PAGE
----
Zavoglje (pronounced [zaˈʋoːɡljɛ]) is a formerly independent settlement in the eastern part of the capital Ljubljana in central Slovenia. It lies at the confluence of the Ljubljanica River with Dobrunjščica Creek. It is part of the traditional region of Lower Carniola and is now included with the rest of the municipality in the Central Slovenia Statistical Region. In addition to the main settlement, Zavoglje includes the hamlet of Mrakovce.
Zavoglje was attested in historical sources as sanctum Vdalricum in 1249, sanctum Vlricum in 1350, and sand Ulrich in 1401, all names referring to the church in the village.
In the mid-12th century, Zavoglje belonged to the Counts of Spanheim. It is said that a fortified defensive encampment stood at the Jožefuc house (Slovene: pri Jožefucu) during the Ottoman wars in Europe. Some ornamentation and stone from the camp was later incorporated into the walls of the local church. The Jurjevec house next to the church was formerly a castle manor farm. Zavoglje was annexed by the City of Ljubljana in 1982, ending its existence as an independent settlement.
The church in Zavoglje is dedicated to Saint Ulrich (Slovene: sveti Urh). It is a Gothic structure that was burned during an Ottoman attack in 1529 and reconsecrated by Bishop Thomas Chrön (1560–1630) in 1604. The structure is actually a combination of two churches: a smaller one to the north and a larger one to the south, with the juncture marked by arches and piers. The smaller church was dedicated to Saint Mark, and the larger one to Saint Ulrich. The two chancels are Gothic rib vaulted; the northern chancel is now walled up on the nave side. The larger southern part of the church is richly decorated with stonework. The church was reworked in 1633, when the two structures were combined into one and a bell tower was added. Two Roman stones are embedded into the wall near the bell tower. On the north exterior wall there is a relief of four carved stone heads of various ages, arranged in a cross shape. On the west exterior wall there is a carving of a bearded man swimming with a child on his shoulders calling for help. It is said to have been carved to commemorate a child that drowned in the Ljubljanica River. There are traces of late Gothic frescoes on the exterior walls. The main altar is pseudo-Gothic and the side altars date from the 18th century. The church was badly damaged in the 1895 Ljubljana earthquake, at which point the nave in front of the altar dedicated to Saint Mark was given a flat roof. The cemetery surrounding the church contains a large number of cast-iron crosses erected in the 19th century.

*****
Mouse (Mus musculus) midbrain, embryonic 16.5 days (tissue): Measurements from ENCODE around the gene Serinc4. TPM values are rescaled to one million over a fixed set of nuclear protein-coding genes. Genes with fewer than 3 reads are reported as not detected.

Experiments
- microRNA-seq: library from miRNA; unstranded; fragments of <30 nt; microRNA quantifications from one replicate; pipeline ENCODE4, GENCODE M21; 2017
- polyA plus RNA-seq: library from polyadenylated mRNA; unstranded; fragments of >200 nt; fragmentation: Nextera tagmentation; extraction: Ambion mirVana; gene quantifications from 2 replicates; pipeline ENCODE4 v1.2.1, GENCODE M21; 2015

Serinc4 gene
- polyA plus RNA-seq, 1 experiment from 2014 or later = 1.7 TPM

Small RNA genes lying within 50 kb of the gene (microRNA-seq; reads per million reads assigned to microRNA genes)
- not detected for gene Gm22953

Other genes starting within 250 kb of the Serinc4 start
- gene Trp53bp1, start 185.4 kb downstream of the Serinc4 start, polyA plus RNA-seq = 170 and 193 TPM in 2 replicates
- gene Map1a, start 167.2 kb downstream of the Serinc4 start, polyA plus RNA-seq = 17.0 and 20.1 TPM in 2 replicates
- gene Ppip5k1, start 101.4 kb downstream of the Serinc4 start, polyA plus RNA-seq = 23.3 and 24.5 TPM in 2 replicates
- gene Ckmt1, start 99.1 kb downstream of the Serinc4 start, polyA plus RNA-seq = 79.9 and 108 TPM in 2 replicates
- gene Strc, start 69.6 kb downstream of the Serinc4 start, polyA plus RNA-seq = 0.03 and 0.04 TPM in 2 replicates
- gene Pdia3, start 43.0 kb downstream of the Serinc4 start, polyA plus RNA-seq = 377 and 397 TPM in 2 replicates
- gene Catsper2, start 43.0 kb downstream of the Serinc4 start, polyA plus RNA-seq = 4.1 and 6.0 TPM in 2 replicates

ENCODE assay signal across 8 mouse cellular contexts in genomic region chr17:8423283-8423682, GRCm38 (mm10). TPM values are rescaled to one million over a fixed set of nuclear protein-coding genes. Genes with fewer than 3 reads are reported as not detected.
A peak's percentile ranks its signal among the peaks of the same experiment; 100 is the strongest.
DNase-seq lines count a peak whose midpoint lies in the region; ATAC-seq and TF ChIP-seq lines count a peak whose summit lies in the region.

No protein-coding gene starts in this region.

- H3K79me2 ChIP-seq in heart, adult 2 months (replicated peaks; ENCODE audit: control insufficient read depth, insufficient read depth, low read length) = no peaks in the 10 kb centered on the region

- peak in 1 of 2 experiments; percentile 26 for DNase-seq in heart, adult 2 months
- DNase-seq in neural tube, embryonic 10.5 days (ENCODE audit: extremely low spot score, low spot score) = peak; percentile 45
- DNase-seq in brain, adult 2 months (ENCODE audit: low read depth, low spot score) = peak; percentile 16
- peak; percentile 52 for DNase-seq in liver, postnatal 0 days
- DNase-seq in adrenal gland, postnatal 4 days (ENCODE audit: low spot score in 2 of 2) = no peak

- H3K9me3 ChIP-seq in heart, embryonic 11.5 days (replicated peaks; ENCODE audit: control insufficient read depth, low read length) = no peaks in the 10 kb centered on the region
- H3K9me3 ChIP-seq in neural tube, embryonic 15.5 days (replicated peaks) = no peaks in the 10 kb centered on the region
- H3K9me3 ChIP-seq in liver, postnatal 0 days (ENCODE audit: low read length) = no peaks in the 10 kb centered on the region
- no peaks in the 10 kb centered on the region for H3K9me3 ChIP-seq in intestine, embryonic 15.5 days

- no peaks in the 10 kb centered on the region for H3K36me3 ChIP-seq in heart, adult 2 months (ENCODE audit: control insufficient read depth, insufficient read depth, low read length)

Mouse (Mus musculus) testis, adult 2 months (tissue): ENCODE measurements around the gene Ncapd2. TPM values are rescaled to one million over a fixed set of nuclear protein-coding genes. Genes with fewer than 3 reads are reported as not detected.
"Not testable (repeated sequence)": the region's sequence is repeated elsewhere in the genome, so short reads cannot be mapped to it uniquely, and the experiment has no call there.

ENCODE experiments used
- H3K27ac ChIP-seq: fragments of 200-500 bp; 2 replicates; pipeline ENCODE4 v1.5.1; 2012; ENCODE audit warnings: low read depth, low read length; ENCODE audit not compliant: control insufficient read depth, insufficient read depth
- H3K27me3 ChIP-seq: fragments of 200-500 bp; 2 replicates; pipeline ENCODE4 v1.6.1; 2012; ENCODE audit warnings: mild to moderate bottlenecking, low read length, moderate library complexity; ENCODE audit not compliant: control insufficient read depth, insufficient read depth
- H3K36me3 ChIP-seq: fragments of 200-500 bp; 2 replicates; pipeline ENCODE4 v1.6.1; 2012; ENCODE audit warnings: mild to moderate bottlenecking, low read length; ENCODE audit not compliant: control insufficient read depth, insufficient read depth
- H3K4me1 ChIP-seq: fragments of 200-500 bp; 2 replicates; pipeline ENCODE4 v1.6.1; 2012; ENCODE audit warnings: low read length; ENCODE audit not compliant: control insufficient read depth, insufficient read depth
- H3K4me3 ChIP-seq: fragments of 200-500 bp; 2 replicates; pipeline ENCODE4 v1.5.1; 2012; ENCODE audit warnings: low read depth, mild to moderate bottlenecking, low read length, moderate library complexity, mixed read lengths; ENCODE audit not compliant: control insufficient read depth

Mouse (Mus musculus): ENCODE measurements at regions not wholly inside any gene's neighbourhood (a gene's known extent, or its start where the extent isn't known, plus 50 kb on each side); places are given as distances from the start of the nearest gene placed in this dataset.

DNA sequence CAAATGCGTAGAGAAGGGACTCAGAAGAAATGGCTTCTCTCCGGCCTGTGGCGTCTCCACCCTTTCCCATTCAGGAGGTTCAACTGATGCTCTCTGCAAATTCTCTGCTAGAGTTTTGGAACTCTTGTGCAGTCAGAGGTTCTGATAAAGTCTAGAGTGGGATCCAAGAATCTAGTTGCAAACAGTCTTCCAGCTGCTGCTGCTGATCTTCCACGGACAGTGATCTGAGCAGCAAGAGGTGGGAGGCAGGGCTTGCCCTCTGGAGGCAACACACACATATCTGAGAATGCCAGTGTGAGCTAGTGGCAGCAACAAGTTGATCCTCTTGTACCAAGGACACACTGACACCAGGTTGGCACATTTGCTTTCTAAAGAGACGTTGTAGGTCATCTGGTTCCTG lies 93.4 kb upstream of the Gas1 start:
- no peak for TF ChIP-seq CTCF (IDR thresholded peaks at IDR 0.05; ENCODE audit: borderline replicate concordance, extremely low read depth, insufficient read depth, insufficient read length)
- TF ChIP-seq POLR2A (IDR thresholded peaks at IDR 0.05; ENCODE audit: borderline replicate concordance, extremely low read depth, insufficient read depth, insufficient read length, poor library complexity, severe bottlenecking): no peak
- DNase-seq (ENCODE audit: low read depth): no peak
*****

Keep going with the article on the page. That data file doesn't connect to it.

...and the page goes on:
A local legend relates that in the 16th century the church was used by Ottoman forces to stable horses. However, the sexton was able to sneak past the guards into the church and put wax on the horses’ teeth, so that they refused to eat or drink the next morning. The Ottomans blamed the church’s patron saint for punishing them, and removed the horses from the church. When the last horse left the church, it kicked at the door, leaving a hoof print, and an Ottoman soldier slashed at the door in anger with his saber. Both marks can still be seen today.
Roman stone in north church wall
Roman stone in west church wall
Carving on north church wall
Carving on west church wall
19th-century cast-iron crosses
Church door with markings